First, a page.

• February 27, 2022 at 4:07 pm

    A passage that stood out to me was Marabel Morgans, “Excerpt’s from the Total Woman” (1970). This passage relayed the message that a husband’s needs must be fulfilled, and to do so a wife must admire and accept her husband. Morgans points out that you cannot attempt to change your husband, as accepting him for who he is, is supposedly one of the most important aspects of becoming a good wife. Morgans preaches this concept of satisfying your husbands needs, as she says “whether it be in salads, sex, or sports. [The wife] makes his home a haven, a place to which he can run. She allows him that priceless luxury of unqualified acceptance” (55). Once this sense of acceptance is achieved towards your husband, Morgans believes that the wife no longer needs to have a role in decisions nor give advice to her husband. It was very interesting to me the way she gets her message across, as it glamorizes a wife not having real responsibility in her own marriage. Morgans speaks about such trivial authority of a wife as if it is a reward for women, which this minimal role can only be attained once they fully submit to their husband. She cautions the outcome of what happens when a wife does not properly do so. “You may have a husband who does not do anything but stay home drinking beer in his underwear. The responsibility of the family may rest on your back because somewhere along with the link you usurped his role” (66). The mere fact that instead of referring to the husband as lazy and unmotivated, she puts the blame on the wife for not accepting her husband fully. This immediately reminded me of the scene with Janine in The Handmaid’s Tale. Janine said that she was gang-raped at age 14, and the Aunts asks the group whose fault it was. The group immediately blames Janine, for her so-called leading them on. And soon after this scene, Janine begins to claim that it was indeed her fault. This disturbing example of woman-blaming is prominent throughout Morgans ideals. There is a direct correlation between what a woman’s role should be when they are with a man in Morgans passage and in The Handmaid’s Tale.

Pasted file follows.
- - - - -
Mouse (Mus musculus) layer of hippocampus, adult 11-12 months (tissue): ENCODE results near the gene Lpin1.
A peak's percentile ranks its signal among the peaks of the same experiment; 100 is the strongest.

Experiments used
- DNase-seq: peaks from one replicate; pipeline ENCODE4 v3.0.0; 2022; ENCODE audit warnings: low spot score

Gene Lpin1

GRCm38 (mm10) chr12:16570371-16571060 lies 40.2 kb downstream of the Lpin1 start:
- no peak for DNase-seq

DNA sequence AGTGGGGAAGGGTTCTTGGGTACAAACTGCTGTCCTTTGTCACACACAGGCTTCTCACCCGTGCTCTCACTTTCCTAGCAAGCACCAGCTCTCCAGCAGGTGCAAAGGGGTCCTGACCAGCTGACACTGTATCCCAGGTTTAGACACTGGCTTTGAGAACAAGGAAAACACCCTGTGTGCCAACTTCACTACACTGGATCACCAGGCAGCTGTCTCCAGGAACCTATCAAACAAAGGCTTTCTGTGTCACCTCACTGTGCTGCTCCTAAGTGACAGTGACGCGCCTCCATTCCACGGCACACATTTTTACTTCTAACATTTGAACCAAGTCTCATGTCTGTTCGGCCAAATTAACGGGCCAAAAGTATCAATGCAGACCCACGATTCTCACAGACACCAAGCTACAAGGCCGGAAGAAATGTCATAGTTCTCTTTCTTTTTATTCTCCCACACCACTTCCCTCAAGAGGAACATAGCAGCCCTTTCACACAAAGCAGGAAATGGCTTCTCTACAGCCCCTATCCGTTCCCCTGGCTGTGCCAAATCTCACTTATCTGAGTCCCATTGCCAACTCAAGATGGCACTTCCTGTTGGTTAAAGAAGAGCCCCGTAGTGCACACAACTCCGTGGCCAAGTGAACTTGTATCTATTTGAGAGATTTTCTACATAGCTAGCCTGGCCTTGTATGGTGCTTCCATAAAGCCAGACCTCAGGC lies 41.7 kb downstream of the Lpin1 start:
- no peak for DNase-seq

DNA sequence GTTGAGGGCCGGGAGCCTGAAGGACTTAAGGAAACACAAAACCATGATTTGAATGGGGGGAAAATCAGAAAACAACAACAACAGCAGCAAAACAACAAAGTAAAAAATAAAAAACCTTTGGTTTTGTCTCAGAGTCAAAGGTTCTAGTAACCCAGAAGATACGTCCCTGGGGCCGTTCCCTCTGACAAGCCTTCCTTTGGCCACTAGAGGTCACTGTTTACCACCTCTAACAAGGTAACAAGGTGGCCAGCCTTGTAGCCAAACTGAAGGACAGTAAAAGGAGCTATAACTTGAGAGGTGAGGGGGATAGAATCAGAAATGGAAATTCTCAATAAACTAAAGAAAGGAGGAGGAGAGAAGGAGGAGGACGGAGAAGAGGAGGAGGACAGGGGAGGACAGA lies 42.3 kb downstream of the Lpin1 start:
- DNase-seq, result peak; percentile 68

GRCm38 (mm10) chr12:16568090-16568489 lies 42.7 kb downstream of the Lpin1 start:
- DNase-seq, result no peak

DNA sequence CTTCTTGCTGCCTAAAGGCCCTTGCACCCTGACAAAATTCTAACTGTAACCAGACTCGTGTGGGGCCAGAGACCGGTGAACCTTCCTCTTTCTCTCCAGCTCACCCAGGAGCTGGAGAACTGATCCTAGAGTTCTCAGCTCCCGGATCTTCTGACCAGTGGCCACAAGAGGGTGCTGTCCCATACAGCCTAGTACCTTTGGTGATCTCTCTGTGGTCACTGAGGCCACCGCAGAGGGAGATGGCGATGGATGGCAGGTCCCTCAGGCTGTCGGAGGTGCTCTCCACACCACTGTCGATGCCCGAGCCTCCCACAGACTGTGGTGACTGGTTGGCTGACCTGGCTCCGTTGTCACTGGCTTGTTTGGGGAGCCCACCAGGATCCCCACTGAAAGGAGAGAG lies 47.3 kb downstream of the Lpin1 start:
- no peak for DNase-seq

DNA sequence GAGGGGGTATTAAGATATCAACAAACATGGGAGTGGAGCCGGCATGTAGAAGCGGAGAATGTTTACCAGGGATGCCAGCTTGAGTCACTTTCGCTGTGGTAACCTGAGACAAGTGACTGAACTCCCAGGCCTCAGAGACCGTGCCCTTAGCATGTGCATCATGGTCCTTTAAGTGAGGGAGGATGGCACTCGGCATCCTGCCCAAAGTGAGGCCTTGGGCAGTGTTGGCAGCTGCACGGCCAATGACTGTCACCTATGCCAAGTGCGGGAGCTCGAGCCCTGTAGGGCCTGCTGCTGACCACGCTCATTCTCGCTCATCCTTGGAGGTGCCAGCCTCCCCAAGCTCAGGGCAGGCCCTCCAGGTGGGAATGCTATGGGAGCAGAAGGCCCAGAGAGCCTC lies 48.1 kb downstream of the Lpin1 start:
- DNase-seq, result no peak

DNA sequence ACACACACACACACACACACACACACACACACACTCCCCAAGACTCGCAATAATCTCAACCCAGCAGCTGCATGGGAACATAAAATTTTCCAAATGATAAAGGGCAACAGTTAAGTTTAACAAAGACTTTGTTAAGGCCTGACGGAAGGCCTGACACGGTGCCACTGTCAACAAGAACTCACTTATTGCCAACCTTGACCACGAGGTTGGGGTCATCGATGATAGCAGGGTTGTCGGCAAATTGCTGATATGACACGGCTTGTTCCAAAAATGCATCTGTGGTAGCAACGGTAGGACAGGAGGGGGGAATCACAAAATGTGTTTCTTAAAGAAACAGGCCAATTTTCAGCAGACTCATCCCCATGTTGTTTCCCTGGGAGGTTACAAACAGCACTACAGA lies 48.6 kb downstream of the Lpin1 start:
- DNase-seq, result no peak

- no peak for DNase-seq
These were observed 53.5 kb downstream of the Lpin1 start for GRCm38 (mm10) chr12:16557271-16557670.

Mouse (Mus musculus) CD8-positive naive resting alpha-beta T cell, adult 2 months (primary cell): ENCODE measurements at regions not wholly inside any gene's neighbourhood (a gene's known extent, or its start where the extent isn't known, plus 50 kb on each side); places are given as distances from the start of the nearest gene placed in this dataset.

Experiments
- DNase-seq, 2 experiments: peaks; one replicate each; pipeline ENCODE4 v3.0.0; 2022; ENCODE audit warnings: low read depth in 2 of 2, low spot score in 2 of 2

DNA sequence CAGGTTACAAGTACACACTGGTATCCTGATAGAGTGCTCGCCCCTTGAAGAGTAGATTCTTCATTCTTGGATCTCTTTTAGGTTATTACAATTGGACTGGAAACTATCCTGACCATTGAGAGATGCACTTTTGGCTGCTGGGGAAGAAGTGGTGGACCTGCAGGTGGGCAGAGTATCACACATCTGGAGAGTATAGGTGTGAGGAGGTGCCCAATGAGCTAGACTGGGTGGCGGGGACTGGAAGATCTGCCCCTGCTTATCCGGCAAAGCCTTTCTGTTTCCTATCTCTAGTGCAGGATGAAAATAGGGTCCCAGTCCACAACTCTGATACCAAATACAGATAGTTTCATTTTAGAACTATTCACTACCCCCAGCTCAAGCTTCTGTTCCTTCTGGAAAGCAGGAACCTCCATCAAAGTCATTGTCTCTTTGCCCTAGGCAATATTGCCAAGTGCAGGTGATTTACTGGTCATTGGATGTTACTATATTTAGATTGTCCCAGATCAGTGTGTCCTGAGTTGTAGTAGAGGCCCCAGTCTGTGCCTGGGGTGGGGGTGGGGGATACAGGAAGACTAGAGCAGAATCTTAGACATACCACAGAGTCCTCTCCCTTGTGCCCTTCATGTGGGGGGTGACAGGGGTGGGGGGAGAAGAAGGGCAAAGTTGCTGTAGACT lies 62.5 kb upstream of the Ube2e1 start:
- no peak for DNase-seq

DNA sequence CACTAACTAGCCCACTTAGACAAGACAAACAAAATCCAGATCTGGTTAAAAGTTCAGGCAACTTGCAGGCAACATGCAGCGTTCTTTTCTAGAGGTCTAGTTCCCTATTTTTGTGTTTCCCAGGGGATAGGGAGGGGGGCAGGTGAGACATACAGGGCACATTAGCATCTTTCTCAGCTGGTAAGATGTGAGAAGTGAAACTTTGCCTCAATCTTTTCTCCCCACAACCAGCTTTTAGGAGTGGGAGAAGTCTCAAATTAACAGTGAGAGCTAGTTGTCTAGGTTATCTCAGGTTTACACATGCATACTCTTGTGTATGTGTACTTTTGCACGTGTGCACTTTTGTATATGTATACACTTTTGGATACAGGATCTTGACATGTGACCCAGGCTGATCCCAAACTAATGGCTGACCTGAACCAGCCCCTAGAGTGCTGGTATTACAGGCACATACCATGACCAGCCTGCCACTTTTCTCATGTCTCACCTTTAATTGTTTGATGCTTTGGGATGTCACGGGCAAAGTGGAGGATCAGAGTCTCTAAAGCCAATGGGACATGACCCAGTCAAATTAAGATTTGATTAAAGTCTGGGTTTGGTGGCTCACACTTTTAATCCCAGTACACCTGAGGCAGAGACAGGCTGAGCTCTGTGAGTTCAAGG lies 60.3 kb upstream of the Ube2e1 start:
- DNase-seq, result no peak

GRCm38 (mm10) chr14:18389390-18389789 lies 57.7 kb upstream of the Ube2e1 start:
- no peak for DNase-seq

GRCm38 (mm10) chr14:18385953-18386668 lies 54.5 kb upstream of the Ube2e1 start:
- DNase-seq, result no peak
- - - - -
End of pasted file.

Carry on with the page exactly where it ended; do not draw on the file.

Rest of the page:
• February 26, 2022 at 4:23 pm

    Anita Bryant’s “Lord, Teach Me To Submit” was an extension of the gender expectations covered by Marabel Morgan in “Excerpts from The Total Woman.” Bryant expands the idea that women must learn to prioritize their husbands and admire them for preserving a happy marriage. One passage that stood out to me in Bryant’s piece was:

    “There’s much, much more to Marabel’s amazing story. In her very first lesson, she makes an extremely significant point and reiterates it often: “You must accept your husband as he is. The reason you can is that God loves you and accepts you as you are!” That’s exactly the principle God showed me. I realized I must stop criticizing Bob’s lack of spiritual development and work only on my own. I could see my carping literally undercut my husband’s confidence, desire, and ability to grow in Christ. Of course, I mentally defended that nagging as something I had to do for Bob’s good, but that’s because I didn’t know the Bible very well. I’d never try to get away with that now. The Bible doesn’t uphold a nagging wife anywhere — and Bob knows it. The devil can disrupt many a would-be Christian household via the woman’s tongue” (Bryant 46-47).

    I find it interesting that women are willing to put their desires and needs aside to ensure their husbands are taken care of. Instead of having a healthy marriage where both parties can speak freely, Bryant argues that women must wholly accept their husbands with all their flaws and not speak up about matters that may irritate them. This sentiment shames women who stand up for themselves, implying that the Devil has a hold over them. Religion also plays a significant role in establishing how a man and woman should act in a marriage. Instead of chastising men who don’t seem to change, religion is used to look down upon nagging women. Even a failed marriage is always the woman’s fault since they “constantly” criticize their husband. The only God-given responsibility in marriage is to provide for his family. These ideas may seem comedic in the present, but maintaining a nuclear family was the utmost priority for women.

  • February 25, 2022 at 2:57 pm